The United States Supreme Court said Monday an antitrust challenge can go forward to the way the National Football League sells the rights to telecasts of pro football games.
Demonstrators against a proposed 40-acre gravel pit in central Indiana gathered outside City Hall to protest the project, claiming it would increase truck traffic, noise and pollution.
Supreme Court nominee Amy Coney Barrett served for nearly three years on the board of private Christian schools that effectively barred admission to children of same-sex parents and made it plain that openly gay and lesbian teachers weren’t welcome in the classroom.
Republican officials have denounced a Facebook posting by one of the party’s Indiana congressional candidates about white supremacy.
President Donald Trump portrays the hundreds of people arrested nationwide in protests against racial injustice as violent urban left-wing radicals. But an Associated Press review of thousands of pages of court documents tell a different story.
A police recruit in northwestern Indiana was fired less than 24 hours after the department was notified that the officer was involved in a neo-Nazi online chat forum.
Gov. Eric Holcomb’s restriction on in-person religious gatherings during the COVID-19 pandemic was a violation of the First Amendment, Attorney General Curtis Hill said in a new advisory opinion. His opinion comes despite recent U.S. Supreme Court rulings that have upheld state restrictions on churches imposed in response to the pandemic.
Supreme Court nominee Amy Coney Barrett served as a “handmaid,” the term then used for high-ranking female leaders in the People of Praise religious community, an old directory for the group’s members shows.
Democrats on the Senate Judiciary Committee are calling on the Justice Department to provide any missing materials from a questionnaire completed by Supreme Court nominee Amy Coney Barrett. Confirmation hearings for the 7th Circuit Court of Appeals judge and Notre Dame law professor remain scheduled to begin next week.
The United States Supreme Court, already poised to take a significant turn to the right, opened its new term Monday with a jolt from two conservative justices who raised new criticism of the court’s embrace of same-sex marriage.
A Fort Wayne man who lost his eye during a Black Lives Matter protest after the death of George Floyd is now suing the city and local police department for excessive force and violation of his First Amendment rights.
Supreme Court nominee Amy Coney Barrett signed a 2006 newspaper ad sponsored by an anti-abortion group in which she said she opposed “abortion on demand” and defended “the right to life from fertilization to the end of natural life.”
Asserting the Archdiocese of Indianapolis made claims that are “irrelevant, inaccurate, misleading or make incorrect inferences,” the Marion Superior Court denied the church’s attempt to remove the special judge appointed to preside over the case involving the firing of a gay teacher at Cathedral High School. The judge did step aside, however, citing personal reasons.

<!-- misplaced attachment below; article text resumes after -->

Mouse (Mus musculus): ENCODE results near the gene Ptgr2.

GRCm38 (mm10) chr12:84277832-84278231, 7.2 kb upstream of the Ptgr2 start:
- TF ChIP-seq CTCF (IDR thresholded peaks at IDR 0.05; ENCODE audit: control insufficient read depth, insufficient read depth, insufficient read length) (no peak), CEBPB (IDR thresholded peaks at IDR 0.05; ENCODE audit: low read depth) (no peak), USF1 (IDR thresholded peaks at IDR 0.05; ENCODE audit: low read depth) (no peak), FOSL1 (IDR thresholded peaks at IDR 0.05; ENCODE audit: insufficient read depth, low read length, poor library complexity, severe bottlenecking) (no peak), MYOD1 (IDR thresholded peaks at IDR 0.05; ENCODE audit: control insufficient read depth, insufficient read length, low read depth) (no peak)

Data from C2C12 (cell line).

The president of Indiana University announced Thursday he will recommend the school’s trustees remove from the Bloomington campus the name of one of his predecessors who was a proponent of eugenics.
Anger, frustration and sadness over the decision not to charge police officers for Breonna Taylor’s death poured into America’s streets as protesters lashed out at a criminal justice system they say is stacked against Black people. Violence seized the demonstrations in her hometown of Louisville as gunfire rang out and wounded two police officers. Protests in Indianapolis remained peaceful.
Indianapolis parents who claim the Indiana Department of Child Services wrongly removed their children from the home over allegedly false accusations of sexual abuse have filed a federal lawsuit against the agency seeking $3 million in damages.
A man who has difficulty forming new memories and therefore records his interactions on video may proceed with a lawsuit on narrowed claims alleging he was injured after a confrontation with a city attorney in Carmel City Hall as the man recorded his interactions with staff.
Months after the police killing of Breonna Taylor thrust her name to the forefront of a national reckoning on race and excessive use of force, the city of Louisville agreed to pay the Black woman’s family $12 million and reform police practices as part of a settlement announced Tuesday.
Scenes from protests have dominated television screens for months. People of all ages, sizes, races, genders and backgrounds have participated in events calling for an end to racial inequality. But how do judges fit into the mix?
The feud between the state of Indiana and the owner of a rogue Charlestown zoo is heating up, with the state now seeking default judgment and the court ordering the owner to reveal the locations of animals illegally removed from the Charlestown property. The state says the zoo owner responded with social media posts inciting violence and using racist slurs.